It might be early December, but it’s always nice to get a century ride in. Cycling 100 miles in a day, is always a little bit of an achievement, even if you do race 25 times a year and ride 10,000 miles a year.
The last time I managed to cycle 100 miles in a day was the National 100 mile TT back in July. It was up in the Lake District in the midst of a heatwave, I managed to complete the 100 miles in 3.46. I finished exhausted and dehydrated. Today, was just a bit slower (2.25 hour), and there was certainly no chance of heat stroke!
November and December are very unstructured in terms of training. Basically I go out cycling whenever I feel like it. That generally means cycling quite a lot. I tried to make myself have a break after the national hill climb championship at the end of October. I managed a quiet two weeks before I got an itch to get on the bike, and for want of a better phrase ‘get the miles in’. Despite trying to have a break, I still managed nearly 900 miles in November, with quite a few 80 mile + rides thrown in. I could have made a few centuries in November, but the light fades pretty fast. The biggest challenge to riding a century in deep mid winter is finding enough time in the day to complete the miles. You can’t dawdle for too long in the morning coffee shop if you want a 100 miles in December.
A few weeks ago, I went out to Bourton on the Hill with a dismally slow 15.7 mph average speed. Over 6 hours for 95 miles. Any other time of the year, I might have done a 5 mile circuit, but it was already on the dark side when I got home.
At the moment, I’m not quite sure whether I’m training or just enjoying riding the bike. Even if I wasn’t doing any racing next year, I still think I’d be going out for a six hour bike ride. It’s a bit bonus if you can enjoy training for its own sake.
I’m never entirely sure of the benefits of six hour long slow distance rides when you’re a hill climb specialist. But, although I’ve no qualifications in cycle coaching, I assume it’s better than sitting on the couch stuffing my face with maltesers.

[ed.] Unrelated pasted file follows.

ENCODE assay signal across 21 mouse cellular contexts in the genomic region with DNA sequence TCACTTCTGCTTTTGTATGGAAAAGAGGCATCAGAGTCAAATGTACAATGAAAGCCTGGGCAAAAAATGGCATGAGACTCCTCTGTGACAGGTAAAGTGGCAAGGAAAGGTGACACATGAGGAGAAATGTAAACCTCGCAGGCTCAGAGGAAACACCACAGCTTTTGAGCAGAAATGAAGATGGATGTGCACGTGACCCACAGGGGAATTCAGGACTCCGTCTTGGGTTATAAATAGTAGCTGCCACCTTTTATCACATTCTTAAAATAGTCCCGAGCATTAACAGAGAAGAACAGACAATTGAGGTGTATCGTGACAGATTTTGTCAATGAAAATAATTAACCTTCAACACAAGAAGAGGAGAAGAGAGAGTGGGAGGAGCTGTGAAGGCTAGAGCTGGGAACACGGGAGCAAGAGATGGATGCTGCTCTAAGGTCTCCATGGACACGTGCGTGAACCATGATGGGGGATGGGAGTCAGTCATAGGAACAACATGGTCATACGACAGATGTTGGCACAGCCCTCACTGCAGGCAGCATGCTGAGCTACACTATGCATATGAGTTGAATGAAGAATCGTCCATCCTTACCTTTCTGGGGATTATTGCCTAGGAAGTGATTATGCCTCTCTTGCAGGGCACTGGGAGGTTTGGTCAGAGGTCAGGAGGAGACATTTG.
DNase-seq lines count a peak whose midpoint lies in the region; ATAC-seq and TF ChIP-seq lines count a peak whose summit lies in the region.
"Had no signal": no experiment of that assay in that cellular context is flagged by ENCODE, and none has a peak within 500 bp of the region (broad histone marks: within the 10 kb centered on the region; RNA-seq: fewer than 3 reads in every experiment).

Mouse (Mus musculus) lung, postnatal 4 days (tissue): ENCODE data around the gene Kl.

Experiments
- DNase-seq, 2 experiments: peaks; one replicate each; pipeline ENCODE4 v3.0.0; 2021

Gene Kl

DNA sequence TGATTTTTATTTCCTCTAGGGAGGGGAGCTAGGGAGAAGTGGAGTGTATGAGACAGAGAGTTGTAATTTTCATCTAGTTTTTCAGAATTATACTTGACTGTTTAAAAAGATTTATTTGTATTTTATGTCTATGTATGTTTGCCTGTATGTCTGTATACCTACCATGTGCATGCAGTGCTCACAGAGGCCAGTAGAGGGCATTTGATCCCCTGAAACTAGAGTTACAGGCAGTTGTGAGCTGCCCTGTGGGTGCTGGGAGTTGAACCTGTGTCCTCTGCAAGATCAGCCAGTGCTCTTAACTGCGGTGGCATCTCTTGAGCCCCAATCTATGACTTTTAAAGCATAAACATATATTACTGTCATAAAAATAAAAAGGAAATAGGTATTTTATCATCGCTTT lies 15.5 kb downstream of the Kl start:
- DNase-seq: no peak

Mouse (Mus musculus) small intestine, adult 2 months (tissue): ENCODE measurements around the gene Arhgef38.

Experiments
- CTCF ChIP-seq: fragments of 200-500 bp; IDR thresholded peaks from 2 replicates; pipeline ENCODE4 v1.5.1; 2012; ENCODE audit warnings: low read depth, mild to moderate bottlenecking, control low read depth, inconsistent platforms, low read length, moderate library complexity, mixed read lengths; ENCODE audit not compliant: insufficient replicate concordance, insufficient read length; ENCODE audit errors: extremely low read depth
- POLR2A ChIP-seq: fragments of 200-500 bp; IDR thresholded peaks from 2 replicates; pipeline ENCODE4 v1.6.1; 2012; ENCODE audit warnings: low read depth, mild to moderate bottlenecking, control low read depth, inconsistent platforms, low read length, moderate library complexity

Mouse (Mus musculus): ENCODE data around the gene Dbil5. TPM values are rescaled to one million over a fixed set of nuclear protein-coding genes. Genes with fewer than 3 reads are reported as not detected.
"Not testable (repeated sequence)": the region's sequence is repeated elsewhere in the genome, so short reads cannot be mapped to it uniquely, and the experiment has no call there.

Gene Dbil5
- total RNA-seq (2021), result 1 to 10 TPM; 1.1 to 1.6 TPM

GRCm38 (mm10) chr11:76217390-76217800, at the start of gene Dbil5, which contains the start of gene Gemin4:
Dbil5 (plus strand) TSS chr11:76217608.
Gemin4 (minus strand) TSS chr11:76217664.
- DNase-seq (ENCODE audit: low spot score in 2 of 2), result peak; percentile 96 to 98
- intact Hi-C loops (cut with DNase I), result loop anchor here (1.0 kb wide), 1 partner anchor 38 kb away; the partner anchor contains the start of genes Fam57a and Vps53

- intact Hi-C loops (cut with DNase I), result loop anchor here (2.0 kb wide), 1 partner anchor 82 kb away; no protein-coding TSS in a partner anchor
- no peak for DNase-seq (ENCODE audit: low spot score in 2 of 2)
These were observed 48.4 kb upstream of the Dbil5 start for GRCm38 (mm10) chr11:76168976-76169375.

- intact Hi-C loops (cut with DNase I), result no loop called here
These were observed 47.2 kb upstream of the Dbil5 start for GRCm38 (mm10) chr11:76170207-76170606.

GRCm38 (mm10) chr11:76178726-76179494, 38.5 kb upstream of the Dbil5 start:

There’s a great freedom to this time of the year. In the race season, I tend to ride the same routes. I don’t want to be thinking about where to go. When interval training, I tend to go South East towards the Chilterns. It’s either flat or a very good long hill; excellent territory for interval sessions. But, interval sessions feel a different lifetime at this time of the year. So for a change, I love to go towards the Cotswolds and enjoy the quiet country lanes and picture postcard villages. Some are so beautiful, you think you’ve gone back in a time warp to the 1930s (well, at least until that Audi driver comes flying around the corners whilst speaking into his iPhone…)
I’ve been cycling in Oxfordshire for the past 18 years, yet every ride is still different. Even now, I’m still learning new roads, new paths. That’s part of the fun. I enjoy just riding in a general direction for three hours before it’s time to come back home. Even if I cycle until I’m 90, I don’t think I’ll exhaust the possibilities for 100 mile rides in the Cotswolds.